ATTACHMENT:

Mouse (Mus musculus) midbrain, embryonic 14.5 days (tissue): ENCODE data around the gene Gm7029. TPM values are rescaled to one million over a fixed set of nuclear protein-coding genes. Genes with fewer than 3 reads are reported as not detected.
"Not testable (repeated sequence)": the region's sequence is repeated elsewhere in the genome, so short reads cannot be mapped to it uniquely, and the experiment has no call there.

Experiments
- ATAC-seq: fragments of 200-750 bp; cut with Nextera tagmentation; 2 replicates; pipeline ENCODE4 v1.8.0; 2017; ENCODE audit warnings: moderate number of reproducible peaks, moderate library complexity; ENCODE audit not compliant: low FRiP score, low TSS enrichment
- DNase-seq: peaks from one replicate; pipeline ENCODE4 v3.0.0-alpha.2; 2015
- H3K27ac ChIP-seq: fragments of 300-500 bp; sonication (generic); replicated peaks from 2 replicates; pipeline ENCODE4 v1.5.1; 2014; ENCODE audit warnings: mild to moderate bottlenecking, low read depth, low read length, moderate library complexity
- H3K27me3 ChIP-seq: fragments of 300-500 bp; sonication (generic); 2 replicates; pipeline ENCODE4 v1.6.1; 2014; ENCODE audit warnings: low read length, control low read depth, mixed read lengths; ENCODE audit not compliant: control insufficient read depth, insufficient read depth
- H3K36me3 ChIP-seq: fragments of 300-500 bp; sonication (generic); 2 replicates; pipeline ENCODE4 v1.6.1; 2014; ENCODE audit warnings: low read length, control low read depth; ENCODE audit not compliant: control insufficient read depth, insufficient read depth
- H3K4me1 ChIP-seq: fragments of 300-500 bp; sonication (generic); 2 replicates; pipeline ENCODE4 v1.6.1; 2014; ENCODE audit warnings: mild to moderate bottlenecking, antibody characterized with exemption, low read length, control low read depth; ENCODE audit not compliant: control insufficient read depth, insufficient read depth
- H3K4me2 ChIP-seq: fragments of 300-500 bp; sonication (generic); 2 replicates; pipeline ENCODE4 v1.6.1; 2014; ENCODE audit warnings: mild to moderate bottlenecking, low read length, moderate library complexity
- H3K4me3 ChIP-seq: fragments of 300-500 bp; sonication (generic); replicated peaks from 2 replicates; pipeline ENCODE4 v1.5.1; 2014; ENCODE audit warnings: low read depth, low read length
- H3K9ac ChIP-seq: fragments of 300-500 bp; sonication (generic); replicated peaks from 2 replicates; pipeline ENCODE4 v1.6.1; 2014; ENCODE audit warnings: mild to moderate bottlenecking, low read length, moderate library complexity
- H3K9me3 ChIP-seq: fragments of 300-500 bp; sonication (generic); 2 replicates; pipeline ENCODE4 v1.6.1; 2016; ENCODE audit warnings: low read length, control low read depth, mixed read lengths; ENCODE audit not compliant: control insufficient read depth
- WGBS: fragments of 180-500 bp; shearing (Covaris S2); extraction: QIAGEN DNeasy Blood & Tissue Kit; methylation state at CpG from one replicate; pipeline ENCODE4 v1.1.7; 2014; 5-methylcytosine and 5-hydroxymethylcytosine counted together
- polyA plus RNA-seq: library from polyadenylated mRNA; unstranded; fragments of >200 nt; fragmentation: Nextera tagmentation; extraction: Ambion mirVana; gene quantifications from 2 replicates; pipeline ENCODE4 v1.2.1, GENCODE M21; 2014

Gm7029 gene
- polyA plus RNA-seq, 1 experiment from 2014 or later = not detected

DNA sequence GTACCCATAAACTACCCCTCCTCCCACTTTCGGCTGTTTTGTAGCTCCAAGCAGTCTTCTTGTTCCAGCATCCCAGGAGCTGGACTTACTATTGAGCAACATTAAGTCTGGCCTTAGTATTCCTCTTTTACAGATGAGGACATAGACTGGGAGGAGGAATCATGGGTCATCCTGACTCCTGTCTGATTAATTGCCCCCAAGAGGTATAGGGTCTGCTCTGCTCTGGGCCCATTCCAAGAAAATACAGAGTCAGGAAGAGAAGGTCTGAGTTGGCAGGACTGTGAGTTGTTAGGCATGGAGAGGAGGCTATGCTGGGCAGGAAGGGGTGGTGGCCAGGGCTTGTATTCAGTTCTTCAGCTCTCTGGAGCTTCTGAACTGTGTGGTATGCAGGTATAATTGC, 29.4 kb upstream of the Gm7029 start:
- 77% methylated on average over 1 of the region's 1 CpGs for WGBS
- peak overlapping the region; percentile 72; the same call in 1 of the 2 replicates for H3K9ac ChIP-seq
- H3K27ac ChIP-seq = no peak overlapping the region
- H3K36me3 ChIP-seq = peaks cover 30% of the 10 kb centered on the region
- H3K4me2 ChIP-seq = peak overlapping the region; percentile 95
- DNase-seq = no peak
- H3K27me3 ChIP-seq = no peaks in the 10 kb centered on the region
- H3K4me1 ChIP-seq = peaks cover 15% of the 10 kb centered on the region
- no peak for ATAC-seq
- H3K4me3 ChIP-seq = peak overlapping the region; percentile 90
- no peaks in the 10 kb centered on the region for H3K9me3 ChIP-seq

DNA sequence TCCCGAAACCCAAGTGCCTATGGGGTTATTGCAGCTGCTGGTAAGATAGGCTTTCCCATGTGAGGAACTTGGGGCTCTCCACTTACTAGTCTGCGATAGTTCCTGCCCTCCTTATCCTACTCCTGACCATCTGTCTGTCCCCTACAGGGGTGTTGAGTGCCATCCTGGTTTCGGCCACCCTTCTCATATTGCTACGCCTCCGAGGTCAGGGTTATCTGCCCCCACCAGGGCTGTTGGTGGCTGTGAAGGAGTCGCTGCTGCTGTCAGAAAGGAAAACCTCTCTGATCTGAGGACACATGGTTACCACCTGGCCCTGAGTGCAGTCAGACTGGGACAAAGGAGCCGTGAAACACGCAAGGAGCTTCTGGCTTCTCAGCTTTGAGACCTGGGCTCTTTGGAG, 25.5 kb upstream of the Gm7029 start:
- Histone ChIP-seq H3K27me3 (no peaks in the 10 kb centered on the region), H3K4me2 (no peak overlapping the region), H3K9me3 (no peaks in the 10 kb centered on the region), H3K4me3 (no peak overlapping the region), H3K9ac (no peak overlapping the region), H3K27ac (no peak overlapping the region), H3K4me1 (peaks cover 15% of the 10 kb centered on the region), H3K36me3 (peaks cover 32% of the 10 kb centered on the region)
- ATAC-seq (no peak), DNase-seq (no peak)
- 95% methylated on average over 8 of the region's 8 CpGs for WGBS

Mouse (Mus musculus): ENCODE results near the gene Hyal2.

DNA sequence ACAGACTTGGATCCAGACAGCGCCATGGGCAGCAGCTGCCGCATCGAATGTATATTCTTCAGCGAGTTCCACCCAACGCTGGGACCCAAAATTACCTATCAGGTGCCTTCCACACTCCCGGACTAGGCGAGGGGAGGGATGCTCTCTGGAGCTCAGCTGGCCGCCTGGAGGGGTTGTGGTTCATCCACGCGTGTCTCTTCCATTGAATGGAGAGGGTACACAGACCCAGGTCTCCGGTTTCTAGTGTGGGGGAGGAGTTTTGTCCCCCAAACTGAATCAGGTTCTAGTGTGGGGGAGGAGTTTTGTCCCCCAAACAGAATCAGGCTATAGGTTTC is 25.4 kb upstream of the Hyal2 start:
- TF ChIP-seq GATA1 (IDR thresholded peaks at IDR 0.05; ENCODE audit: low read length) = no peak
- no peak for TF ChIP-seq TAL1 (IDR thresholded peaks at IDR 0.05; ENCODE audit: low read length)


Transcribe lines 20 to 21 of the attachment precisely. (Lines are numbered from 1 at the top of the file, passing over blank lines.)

- peak overlapping the region; percentile 72; the same call in 1 of the 2 replicates for H3K9ac ChIP-seq
- H3K27ac ChIP-seq = no peak overlapping the region